“It is gratifying to be reminded that the OxACT vision from 1998 for a “New Building/Facility” has come to fruition, fully embracing the belief that ‘this space would truly become a community space for the arts and a calendar of events could span the entire year,’ " Howard read. “This space could become an important part of the identity of this city, given the location of this historic building and the community’s need for its own performance space.”
OCAC Director Heidi Schiller thanked everyone for attending and introduced her predecessor, Caroline Lehman Croswell, who served as executive director from December 2006 until October of last year.
“The first year we had 4,000 visitors. The last year I could get a count, we had 18,000 visitors. The first budget I had wasn’t one,” she said, noting all the money then went to heating and building expenses. “It was an honor to be director of the Oxford Community Arts Center.”
The historic building, Miami University’s former Oxford College, was originally chartered in 1849 as the Oxford Female Institute at the corner of College and High streets.
In 1856, a new three-story building was built to the south and the two buildings were connected by a latticed walkway. By the end of the 1800s, the buildings had been connected with additions for a north wing, library, chapel and other rooms. In 1928, Miami University acquired the building and remodeled it to unify the different parts of the building with a Georgian facade.
The ballroom, the final addition, was added by Miami University in 1929 with monies raised by the Daughters of the American Revolution (DAR) in honor of First Lady Caroline Scott Harrison, who was born in Oxford in 1832 and was to become the wife of U.S. President Benjamin Harrison, elected in 1888.
She graduated from the Oxford Female Institute, where her father, John Witherspoon Scott, was the first president and she met the future U.S. president while he was a student in Cincinnati. He transferred to Miami and graduated in the early 1850s. They were married in 1853, the year after their graduations.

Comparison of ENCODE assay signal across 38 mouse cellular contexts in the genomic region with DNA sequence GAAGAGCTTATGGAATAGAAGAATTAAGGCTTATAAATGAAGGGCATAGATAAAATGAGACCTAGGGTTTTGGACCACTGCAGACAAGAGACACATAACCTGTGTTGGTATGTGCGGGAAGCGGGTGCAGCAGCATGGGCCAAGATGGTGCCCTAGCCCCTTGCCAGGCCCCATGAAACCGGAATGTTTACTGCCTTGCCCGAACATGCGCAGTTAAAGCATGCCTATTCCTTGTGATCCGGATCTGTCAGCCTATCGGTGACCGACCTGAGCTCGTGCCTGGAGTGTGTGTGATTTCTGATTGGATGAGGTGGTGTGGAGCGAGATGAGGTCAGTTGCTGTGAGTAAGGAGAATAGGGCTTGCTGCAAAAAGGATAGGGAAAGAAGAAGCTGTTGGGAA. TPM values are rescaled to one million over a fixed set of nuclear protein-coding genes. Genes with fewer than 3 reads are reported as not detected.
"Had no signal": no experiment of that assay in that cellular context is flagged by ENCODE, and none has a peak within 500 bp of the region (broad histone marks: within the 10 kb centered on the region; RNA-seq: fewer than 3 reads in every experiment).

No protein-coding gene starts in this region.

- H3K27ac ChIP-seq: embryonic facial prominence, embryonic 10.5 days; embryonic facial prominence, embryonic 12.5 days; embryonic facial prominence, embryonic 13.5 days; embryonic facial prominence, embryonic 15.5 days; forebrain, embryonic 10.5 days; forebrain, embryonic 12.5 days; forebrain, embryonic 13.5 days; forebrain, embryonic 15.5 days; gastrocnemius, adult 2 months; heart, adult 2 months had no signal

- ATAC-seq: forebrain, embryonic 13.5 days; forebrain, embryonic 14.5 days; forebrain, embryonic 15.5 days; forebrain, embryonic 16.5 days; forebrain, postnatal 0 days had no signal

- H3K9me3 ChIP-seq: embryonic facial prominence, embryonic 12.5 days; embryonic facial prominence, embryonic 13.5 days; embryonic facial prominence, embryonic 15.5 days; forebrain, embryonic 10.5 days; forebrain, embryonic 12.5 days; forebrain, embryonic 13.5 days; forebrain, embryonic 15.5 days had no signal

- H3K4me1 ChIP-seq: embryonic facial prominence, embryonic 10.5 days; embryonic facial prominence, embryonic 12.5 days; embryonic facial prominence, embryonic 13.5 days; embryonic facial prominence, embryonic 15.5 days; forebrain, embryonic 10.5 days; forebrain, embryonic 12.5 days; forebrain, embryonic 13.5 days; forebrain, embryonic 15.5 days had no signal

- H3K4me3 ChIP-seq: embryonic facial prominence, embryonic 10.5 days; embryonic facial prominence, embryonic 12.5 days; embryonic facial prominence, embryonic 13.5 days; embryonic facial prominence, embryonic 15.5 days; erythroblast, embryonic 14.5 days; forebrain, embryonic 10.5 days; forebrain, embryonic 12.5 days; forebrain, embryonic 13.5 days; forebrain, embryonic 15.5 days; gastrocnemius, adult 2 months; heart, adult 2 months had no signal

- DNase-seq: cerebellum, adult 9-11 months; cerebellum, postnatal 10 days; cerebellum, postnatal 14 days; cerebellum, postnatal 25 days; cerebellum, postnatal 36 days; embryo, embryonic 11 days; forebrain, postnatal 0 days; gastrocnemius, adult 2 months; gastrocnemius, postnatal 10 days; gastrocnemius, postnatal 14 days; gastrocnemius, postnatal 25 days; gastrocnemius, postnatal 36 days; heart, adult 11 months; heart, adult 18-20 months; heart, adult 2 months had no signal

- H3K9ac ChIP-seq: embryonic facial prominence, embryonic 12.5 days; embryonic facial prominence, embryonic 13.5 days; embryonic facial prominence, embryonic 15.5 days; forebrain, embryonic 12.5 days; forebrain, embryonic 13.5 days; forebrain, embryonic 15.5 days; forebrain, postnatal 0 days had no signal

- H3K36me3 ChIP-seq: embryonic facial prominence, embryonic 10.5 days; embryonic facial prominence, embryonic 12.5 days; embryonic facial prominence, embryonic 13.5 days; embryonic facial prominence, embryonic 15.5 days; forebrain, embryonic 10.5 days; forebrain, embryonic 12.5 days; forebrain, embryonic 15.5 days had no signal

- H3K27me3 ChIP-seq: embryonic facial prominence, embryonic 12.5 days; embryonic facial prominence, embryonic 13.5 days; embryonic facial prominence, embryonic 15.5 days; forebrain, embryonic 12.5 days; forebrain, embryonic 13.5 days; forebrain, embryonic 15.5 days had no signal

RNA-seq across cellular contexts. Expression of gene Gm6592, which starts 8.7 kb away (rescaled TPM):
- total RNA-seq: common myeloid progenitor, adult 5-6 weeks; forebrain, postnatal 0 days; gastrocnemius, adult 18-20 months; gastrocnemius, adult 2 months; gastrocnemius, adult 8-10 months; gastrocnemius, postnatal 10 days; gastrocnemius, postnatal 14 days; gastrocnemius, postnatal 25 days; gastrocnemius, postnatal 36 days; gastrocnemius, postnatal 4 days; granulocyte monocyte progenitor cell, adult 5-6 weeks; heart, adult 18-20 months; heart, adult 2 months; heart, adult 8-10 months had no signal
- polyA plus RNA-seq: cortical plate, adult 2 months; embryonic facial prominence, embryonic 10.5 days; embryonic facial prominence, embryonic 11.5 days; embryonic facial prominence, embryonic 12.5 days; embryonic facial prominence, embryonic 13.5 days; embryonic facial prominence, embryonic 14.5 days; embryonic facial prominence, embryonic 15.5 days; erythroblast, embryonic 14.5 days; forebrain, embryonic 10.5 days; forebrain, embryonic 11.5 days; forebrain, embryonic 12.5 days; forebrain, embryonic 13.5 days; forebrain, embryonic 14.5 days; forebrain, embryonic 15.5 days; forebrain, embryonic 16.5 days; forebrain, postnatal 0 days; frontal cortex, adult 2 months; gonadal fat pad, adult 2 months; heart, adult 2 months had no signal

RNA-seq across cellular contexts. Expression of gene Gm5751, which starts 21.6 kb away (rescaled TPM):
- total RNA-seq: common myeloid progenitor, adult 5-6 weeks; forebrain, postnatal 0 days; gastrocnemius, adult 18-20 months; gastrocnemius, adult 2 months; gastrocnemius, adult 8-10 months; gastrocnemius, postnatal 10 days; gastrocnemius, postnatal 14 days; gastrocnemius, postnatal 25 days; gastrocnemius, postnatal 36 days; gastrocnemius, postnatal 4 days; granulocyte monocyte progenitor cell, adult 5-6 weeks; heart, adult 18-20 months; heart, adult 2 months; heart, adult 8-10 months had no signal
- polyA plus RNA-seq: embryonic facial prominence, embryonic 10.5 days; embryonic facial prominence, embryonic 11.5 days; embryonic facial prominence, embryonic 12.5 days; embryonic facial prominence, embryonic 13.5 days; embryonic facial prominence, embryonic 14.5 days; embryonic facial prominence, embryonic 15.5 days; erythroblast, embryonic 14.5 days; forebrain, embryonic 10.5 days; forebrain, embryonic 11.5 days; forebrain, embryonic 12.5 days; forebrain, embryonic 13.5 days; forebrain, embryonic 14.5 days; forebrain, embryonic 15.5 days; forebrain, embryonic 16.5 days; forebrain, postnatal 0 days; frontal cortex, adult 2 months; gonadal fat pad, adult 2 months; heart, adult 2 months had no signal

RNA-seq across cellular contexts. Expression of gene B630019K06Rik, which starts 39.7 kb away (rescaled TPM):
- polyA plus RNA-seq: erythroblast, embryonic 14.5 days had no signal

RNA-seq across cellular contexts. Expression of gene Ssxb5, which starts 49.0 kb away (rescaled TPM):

Caroline Scott Harrison served as the first national DAR President while living in Washington, D.C.
The Oxford Female Institute and the Oxford Female College merged in 1867 and were re-chartered as the Oxford College for Women in 1906. In 1976, the building was placed on the National Register of Historic Places and listed by its original name – Oxford Female Institute. The building served as a women’s dormitory until the mid-1980s when it was used to house graduate students. Miami University closed the building in 1998.
The OCAC web site notes the building provides a home for art entrepreneurs and enduring partners, and lists the following:
· 30+ individual studios for artists, writers, and musicians
· Miami University Performing Arts Series
· The Art Shop, a retail cooperative gallery run by local artists featuring a range of artworks in various mediums;
· The Oxford Area Community Theatre (OxACT), a community theatre group, performing since 1980;
· The Caroline Scott Players, a semi-professional theatre company, performing since 2015;
· Flowing Grace School of Dance, which teaches adults, teens, and children ballet, tap, jazz, and contemporary dance
· Daughters of the American Revolution-Caroline Scott Chapter
· Des Fleurs Garden Club
· Oxford Chamber Series